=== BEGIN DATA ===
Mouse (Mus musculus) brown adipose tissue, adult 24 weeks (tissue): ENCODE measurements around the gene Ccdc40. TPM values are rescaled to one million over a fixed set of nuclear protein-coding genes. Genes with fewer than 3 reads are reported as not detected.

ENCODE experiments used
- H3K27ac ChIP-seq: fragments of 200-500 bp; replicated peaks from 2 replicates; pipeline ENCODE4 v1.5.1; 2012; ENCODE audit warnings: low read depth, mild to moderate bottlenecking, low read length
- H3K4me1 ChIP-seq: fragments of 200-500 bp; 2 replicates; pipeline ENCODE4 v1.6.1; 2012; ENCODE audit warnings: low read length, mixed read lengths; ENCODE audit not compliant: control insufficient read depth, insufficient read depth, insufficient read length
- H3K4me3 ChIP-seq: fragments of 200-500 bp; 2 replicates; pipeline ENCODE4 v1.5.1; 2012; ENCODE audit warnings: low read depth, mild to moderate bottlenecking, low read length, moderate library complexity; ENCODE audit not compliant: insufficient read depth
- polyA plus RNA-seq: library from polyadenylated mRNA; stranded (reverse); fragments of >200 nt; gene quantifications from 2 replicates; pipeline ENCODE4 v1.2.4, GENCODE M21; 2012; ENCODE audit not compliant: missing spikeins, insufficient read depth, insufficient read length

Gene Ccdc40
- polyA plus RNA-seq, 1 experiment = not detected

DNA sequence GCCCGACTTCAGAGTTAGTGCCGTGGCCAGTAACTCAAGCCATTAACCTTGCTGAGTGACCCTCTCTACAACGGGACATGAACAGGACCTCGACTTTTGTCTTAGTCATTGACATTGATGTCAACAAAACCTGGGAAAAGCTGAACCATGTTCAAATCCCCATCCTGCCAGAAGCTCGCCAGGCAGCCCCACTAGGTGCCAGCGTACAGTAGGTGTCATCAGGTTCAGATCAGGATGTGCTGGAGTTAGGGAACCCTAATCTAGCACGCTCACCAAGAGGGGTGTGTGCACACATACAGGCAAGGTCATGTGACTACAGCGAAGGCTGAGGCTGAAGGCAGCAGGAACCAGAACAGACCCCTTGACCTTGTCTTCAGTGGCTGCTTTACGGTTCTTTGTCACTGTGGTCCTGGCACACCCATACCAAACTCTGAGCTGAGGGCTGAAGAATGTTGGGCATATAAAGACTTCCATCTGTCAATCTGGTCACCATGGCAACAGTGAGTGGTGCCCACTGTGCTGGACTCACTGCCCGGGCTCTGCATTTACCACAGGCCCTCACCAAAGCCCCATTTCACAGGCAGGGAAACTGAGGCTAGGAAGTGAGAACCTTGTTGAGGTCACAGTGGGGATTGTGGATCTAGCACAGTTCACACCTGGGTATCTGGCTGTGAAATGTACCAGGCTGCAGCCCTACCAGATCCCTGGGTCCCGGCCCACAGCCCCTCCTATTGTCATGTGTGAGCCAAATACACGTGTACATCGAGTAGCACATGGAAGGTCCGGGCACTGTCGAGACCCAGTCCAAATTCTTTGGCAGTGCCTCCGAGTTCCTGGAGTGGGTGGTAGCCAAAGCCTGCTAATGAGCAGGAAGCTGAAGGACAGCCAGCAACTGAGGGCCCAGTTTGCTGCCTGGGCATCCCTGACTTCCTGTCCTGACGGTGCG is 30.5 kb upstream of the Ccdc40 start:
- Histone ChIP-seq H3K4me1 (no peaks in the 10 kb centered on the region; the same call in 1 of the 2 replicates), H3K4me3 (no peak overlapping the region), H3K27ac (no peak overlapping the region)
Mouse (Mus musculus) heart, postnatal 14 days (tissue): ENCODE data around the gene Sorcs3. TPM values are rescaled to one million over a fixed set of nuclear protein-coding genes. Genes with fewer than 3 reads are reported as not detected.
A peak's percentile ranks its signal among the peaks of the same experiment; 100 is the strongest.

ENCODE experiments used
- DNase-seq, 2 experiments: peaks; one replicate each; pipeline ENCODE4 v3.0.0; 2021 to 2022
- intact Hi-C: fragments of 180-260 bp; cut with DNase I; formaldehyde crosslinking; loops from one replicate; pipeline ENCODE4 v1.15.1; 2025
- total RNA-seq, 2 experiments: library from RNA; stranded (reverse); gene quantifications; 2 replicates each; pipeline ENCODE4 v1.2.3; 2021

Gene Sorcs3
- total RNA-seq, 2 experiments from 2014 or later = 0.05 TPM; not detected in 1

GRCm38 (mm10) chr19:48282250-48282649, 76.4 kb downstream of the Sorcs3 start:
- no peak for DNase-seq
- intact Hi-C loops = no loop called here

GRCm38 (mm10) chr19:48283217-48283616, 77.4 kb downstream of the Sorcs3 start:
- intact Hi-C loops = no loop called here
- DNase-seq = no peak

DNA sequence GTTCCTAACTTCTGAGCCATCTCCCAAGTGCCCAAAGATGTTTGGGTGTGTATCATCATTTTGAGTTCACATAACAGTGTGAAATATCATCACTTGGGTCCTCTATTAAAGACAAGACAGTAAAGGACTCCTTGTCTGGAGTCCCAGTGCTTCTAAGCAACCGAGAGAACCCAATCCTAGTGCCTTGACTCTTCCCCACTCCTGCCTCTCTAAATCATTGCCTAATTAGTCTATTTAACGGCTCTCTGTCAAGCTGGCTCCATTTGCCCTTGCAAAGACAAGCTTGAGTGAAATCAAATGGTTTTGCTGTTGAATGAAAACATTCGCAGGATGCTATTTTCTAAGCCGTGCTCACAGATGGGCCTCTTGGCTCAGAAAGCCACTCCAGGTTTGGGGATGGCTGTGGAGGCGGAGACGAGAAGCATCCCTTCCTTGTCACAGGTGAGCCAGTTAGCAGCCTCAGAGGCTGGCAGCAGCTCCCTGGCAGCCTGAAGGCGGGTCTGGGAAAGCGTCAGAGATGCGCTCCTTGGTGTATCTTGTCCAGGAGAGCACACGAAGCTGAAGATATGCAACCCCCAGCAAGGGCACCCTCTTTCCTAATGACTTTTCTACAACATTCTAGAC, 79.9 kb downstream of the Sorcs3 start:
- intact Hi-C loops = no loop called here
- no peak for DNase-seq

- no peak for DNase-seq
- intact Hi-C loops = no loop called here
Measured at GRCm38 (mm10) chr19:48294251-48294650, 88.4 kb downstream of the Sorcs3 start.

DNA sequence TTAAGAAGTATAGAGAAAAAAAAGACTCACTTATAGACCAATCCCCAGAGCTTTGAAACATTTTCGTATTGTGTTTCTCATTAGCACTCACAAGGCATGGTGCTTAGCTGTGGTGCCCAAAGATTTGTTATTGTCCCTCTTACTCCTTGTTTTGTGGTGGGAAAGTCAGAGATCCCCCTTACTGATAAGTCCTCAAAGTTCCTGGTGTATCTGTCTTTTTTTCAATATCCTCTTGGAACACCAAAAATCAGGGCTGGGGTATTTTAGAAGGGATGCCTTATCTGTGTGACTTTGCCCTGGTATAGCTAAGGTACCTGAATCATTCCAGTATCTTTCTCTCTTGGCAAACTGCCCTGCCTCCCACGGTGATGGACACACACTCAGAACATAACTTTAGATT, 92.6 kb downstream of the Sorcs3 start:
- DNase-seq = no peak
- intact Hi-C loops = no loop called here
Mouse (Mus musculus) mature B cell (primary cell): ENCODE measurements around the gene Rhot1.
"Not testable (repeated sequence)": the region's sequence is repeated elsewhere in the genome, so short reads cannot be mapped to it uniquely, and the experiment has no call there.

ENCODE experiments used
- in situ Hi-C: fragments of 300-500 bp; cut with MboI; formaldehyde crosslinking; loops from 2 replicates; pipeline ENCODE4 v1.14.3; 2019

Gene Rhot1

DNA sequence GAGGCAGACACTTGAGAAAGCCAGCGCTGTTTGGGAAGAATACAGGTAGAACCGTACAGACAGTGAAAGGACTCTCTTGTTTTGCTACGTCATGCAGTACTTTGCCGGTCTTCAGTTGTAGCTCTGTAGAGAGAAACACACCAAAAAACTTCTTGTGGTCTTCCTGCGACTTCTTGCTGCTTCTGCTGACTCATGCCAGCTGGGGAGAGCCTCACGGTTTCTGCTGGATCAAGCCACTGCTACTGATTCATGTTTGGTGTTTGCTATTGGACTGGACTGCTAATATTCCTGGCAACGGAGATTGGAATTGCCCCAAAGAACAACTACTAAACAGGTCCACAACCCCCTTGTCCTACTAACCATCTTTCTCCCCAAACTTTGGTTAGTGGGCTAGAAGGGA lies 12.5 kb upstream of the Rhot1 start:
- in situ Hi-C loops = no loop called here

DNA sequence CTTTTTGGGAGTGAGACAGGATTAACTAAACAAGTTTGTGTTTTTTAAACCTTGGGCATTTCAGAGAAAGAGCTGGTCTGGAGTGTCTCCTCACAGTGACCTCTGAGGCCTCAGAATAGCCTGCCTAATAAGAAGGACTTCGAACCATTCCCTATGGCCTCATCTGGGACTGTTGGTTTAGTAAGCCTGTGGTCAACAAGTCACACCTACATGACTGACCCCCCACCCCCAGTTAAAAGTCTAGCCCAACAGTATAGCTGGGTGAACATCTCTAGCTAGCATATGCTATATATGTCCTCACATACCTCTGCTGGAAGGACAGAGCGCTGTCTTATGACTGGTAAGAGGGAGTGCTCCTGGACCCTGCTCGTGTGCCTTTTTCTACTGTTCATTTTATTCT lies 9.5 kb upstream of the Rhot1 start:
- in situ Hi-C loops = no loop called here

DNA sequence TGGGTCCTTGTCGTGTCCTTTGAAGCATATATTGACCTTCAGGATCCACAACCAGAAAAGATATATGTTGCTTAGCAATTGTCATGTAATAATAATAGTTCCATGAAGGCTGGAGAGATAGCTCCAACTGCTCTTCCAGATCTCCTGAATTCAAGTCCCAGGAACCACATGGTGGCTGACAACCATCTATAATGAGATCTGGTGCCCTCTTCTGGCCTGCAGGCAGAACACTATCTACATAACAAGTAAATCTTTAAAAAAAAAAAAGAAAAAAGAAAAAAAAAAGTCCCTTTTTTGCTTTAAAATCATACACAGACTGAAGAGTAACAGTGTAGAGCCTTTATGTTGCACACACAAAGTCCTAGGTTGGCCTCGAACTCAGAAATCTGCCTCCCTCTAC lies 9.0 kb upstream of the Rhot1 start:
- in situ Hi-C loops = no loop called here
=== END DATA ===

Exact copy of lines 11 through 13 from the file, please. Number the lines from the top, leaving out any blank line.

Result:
Mouse (Mus musculus) heart, postnatal 14 days (tissue): ENCODE data around the gene Sorcs3. TPM values are rescaled to one million over a fixed set of nuclear protein-coding genes. Genes with fewer than 3 reads are reported as not detected.
A peak's percentile ranks its signal among the peaks of the same experiment; 100 is the strongest.

ENCODE experiments used